Skip to main content

La Polar Rises Most in Ipsa on Prospect for Recovery

By Nathan Gill
Oct. 21 (Bloomberg) -- Empresas La Polar SA had the biggest gain in Chile’s Ipsa Index after analysts said the fourth-largest retailer by market value will benefit from a recovery in spending.

Santiago-based La Polar climbed 4 percent to 2,870 pesos, its highest price since January 2008. The shares have more than doubled this year.

La Polar may rise to 3,400 pesos in 12 months, Inversiones Security analyst Paulina Rojas wrote in a note yesterday, compared with a previous estimate of 2,400 pesos. Earnings before interest, tax, depreciation and amortization probably will return to last year’s levels as spending rebounds next year and may grow an average 8 percent in the next decade, she wrote.

“La Polar has ample potential for growth,” Rojas wrote, reiterating a “buy” rating. “We see the reactivation of their expansion plan as positive and opportune.”

The company plans to open six new stores in Chile by 2012 and expand into Colombia by the end of next year, Rojas wrote.

Chile’s central bank reaffirmed its forecast that the South American country’s economy will rebound in the second half of this year, bank President Jose De Gregorio said yesterday. Demand should recover this year and the labor market shows stability, he said.

Comments

Popular posts from this blog

Moving to the Suburbs: Reducciones in Recent Latin American Historiography

In 1503, the Spanish monarchy issued its first decree for the resettlement of indigenous groups in the Caribbean so that they would “live together” and “not remain or wander separated from each other in the backcountry.”[1]

As the European conquest spread to North, Central, and South America, these new settlements – known as reducciones and congregaciones in Spanish and descimentos in Portuguese – became sites of forced labor, evangelism, experimental agricultural, and refuge. Through a series of imperial policies decreed over the next decades and centuries of colonial rule, Spanish and Portuguese officials attempted to reshape the New World, including its human and natural landscapes. How colonial historians explain this process and indigenous peoples’ reactions to it is the focus of this essay.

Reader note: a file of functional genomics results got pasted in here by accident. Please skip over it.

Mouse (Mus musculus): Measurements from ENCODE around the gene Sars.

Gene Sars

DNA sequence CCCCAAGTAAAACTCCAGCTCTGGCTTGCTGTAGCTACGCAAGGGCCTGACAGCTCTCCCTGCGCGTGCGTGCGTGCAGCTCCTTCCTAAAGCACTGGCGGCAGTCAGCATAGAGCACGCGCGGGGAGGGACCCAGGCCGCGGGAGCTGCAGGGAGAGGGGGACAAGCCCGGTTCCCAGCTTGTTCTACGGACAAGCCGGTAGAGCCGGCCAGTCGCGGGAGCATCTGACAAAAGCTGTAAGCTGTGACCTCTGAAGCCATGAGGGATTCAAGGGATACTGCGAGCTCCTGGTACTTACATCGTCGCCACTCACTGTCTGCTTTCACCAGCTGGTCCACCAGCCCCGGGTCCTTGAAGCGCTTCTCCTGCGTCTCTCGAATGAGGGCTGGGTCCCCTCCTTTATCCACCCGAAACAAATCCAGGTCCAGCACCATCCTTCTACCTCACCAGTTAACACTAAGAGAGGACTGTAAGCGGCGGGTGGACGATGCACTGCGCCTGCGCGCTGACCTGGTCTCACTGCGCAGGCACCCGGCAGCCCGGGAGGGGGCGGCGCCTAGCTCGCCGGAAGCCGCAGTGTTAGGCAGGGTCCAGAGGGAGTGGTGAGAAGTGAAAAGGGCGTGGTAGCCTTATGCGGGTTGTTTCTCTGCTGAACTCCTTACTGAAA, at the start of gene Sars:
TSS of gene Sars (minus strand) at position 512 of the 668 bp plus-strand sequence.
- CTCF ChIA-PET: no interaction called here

In a review of the recent historiography of reducciones, several trends emerge that signal a shift in our understanding of the practice. As this paper will show, one common element is that …

77-Year-Old Wall Street Favorite to Face Fujimori in Peru Runoff

By Nathan Gill and John Quigley April 12, 2016 (Bloomberg) -- The victory by Pedro Pablo Kuczynski, a former finance minister, for second place in Sunday’s Peruvian president elections sets up a showdown between two business-friendly candidates, part of a regional backlash against left-wing politicians.
Kuczynski, a 77-year-old Oxford-trained political economist who’s spent more than 50 years championing debt control and free trade, won 21 percent of vote with 96 percent of the ballots counted, according to the electoral office. He will face Keiko Fujimori, who won 39.8 percent, in a second-round vote on June 5.
Click here to read the full story on Bloomberg News.

Greetings From Gringolandia

Bloomberg Businessweek, March 28 — April 3, 2016
Susan Lamy and her husband, Jean Pierre, owned a successful interior design business in Westport, Conn., but they still worried about how they would make ends meet in retirement. “Just paying for the basic necessities was killing us, and we could see that there was no way that we would ever be able to stop working,” says Lamy. 
The search for an affordable retirement spot led the couple to Cuenca, a Unesco World Heritage site in Ecuador’s southern Andes. They settled there in 2013 and now live in a spacious apartment with a terrace overlooking the Yanuncay River. Lamy says she and her husband enjoy a high standard of living in Cuenca for around $2,500 a month, paid for by their Social Security checks: “This seemed to be the best possibility for having a really terrific life on a fixed income.” 
The combination of a subtropical climate, well-preserved colonial architecture, and low cost of living has made Cuenca a magnet for North Ameri…